Intermediate aspects of the C99 OpenCL language

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The OpenCL C99 has some important differences when compared to regular C99. Once again, I would like to emphasize that I assume the reader to know the C# and C programming languages. I am not going to discuss pointers or structures in this tutorial.

The aspects I consider to be intermediate about the OpenCL C99 are some built-in functions that will perform really fast if you use them. It is very important to use the built-in functions for performance gain.

I strongly suggest the user to read ALL math, geometric and common functions in the C99 specification. This may look boring at first but it is really important to use the math functions efficiently. Look at the screenshot of the source code example for this section:

As you can see, using native functions instead of full precision functions can speed up calculations by a factor of 35.

1. Enabling extensions

The OpenCL C99 optional extensions need to be enabled by means of a #pragma directive. This happens because the optional extensions, as the name says, may not be supported by a given device.

You may want to check the OpenCL specification to know which optional extensions you will need to use. At the moment, both AMD and NVidia support all the optional extensions, which is definitely a thumbs up.

This is the way to enable a given extension:

#pragma OPENCL EXTENSION extension name : behavior

Behavior can be enable or disable. Extension name is the optional extension that should be enabled. Some important extensions:

#pragma OPENCL EXTENSION cl_khr_fp64 : enable

Enables double precision arithmetics and ALL math, geometric and common functions.

#pragma OPENCL EXTENSION cl_khr_byte_addressable_store : enable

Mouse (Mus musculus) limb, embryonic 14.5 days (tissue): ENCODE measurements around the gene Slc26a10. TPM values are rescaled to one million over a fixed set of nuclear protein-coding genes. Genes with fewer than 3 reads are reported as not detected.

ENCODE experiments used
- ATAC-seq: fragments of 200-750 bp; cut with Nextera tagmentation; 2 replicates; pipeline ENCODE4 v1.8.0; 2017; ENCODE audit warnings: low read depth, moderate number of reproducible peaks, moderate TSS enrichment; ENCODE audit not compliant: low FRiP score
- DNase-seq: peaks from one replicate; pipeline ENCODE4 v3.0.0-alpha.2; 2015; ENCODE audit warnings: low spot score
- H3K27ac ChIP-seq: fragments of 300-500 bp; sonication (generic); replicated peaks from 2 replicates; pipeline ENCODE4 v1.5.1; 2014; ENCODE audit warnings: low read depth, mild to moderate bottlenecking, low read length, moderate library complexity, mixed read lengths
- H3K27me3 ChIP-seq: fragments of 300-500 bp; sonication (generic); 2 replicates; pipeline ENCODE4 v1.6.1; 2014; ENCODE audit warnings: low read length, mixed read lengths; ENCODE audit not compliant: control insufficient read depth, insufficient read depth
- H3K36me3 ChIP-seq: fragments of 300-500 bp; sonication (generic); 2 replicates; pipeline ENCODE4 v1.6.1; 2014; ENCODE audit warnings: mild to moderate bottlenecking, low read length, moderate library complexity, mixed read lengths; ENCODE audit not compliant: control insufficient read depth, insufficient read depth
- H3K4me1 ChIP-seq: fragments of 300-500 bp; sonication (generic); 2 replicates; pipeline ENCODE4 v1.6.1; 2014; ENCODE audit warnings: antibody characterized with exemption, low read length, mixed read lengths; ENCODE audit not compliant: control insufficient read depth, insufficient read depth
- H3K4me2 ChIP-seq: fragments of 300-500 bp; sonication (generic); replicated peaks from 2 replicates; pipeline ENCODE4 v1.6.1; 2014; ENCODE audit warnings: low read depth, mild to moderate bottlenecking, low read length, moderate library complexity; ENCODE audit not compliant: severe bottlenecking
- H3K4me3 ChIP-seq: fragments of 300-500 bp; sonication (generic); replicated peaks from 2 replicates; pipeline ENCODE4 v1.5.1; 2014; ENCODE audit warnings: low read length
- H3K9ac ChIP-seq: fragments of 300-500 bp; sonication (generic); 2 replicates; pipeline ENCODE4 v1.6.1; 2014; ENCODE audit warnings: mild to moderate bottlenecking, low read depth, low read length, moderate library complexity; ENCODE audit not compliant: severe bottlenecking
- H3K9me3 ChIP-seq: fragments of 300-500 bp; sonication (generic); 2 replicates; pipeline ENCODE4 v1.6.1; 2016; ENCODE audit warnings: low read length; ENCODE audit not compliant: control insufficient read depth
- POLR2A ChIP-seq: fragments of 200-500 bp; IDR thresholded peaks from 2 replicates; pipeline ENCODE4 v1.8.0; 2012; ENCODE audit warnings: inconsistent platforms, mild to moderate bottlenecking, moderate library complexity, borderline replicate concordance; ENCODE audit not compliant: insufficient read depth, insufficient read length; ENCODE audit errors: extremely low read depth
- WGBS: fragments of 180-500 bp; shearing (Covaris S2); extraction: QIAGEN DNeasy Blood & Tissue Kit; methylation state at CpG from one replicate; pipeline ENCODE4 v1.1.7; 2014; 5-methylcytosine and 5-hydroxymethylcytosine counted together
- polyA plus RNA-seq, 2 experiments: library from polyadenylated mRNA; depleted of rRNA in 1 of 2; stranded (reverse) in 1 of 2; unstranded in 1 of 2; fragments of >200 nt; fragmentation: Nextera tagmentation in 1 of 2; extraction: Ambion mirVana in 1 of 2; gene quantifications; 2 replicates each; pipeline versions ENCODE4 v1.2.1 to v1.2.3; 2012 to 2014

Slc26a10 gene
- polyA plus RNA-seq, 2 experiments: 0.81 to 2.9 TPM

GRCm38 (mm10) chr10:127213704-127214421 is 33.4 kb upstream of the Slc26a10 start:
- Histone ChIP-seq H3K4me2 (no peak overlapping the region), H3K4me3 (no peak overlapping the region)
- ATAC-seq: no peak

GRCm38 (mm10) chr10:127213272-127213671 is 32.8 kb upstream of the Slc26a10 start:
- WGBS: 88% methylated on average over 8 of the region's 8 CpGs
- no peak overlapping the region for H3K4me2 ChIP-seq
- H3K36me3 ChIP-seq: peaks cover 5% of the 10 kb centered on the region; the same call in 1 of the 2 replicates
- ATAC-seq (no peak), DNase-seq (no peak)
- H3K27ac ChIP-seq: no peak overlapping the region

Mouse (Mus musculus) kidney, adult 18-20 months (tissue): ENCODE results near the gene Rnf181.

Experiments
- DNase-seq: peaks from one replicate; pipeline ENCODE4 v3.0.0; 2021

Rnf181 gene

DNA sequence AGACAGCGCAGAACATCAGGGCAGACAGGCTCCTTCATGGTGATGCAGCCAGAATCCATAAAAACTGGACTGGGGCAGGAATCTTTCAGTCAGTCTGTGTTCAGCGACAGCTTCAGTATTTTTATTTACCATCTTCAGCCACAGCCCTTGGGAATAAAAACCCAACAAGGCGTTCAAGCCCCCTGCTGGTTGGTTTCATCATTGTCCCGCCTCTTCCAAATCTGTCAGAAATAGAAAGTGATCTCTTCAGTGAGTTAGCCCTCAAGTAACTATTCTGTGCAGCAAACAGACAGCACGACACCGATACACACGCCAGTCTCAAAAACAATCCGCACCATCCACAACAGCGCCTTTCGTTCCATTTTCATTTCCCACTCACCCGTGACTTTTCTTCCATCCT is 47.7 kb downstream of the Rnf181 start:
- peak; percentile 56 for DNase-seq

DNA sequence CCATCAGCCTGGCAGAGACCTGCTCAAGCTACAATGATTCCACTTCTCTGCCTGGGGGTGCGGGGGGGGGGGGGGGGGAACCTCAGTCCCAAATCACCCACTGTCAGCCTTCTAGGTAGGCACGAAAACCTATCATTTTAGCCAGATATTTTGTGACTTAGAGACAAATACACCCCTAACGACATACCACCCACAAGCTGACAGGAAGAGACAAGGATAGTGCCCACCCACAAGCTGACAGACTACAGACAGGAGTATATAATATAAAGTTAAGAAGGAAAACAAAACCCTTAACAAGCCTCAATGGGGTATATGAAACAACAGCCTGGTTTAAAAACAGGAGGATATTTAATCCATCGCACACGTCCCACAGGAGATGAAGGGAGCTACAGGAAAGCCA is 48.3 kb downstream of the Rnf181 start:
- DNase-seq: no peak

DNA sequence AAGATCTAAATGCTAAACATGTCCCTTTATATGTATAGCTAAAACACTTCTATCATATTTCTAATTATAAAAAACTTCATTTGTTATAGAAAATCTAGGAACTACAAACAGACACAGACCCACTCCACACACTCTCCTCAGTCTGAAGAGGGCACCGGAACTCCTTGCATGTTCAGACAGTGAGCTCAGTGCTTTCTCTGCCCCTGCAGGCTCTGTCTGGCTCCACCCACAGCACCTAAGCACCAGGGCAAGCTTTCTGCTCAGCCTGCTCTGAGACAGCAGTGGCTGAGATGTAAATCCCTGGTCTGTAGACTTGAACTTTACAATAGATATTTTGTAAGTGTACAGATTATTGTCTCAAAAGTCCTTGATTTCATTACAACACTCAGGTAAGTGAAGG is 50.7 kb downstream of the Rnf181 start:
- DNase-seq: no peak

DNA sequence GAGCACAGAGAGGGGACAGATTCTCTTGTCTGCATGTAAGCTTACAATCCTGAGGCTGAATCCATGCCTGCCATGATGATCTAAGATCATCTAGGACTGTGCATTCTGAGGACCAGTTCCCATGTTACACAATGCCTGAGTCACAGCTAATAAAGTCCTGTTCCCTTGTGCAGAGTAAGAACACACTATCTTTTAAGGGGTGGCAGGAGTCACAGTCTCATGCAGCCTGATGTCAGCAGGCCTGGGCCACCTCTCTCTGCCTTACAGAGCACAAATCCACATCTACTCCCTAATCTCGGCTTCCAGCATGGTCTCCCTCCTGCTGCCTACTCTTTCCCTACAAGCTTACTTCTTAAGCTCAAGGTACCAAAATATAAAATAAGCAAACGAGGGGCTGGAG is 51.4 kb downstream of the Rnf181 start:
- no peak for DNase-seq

Enables the application to write 1 byte data types into global memory. This is very important to effectively manipulate strings or monochromatic pictures.

Straight from the OpenCL Documentation:

In the example given in section 6.8.m and copied below the lines in bold will compile and work correctly if the cl_khr_byte_addressable_store extension is supported.

__kernel void
do_proc (__global char *pA, short b, __global short *pB)
{
  char x[100];
  __private char *px = x;
  int id = (int)get_global_id(0);
  short f;
  f = pB[id] + b;
  px[1] = pA[1]; // no longer an error.
  pB[id] = b; // no longer an error.
}

The importance of double is quite obvious for scientific computing. Byte addressables are very important too because you don’t want to transfer 4-byte integers when you can transfer 1-byte chars. Atomics and 3D images are also optional extensions. Once again, I recommend reading the OpenCL specifications if you want to know about all OpenCL extensions.

2. Using the geometric functions

The geometric functions are really useful when creating algorithms that have to do with 3D. You won’t need to worry about creating functions to compute distance, cross product and dot product anymore.

They operate on gentype4 vectors, where gentype is one of the supported types (int, float, double, etc). In practice, the functions will be used to evaluate float4 and double4 vectors. So, for example, you may want to calculate normal vectors by using

float4 dir1 = (float4)(1, 1, 1, 0);
float4 dir2 = (float4)(1, 2, 3, 0);
float4 normal = cross(dir1, dir2);

3. Optimizing with native functions

The native functions are faster, not so precise hardware implemented versions of regular functions.

Notice that the “not so precise” term doesn’t mean that the function is just a rough approximation. The native functions will usually be accurate enough for any math that will be displayed on the screen. That said, if you are developing a game, for example, consider using native functions every time you need.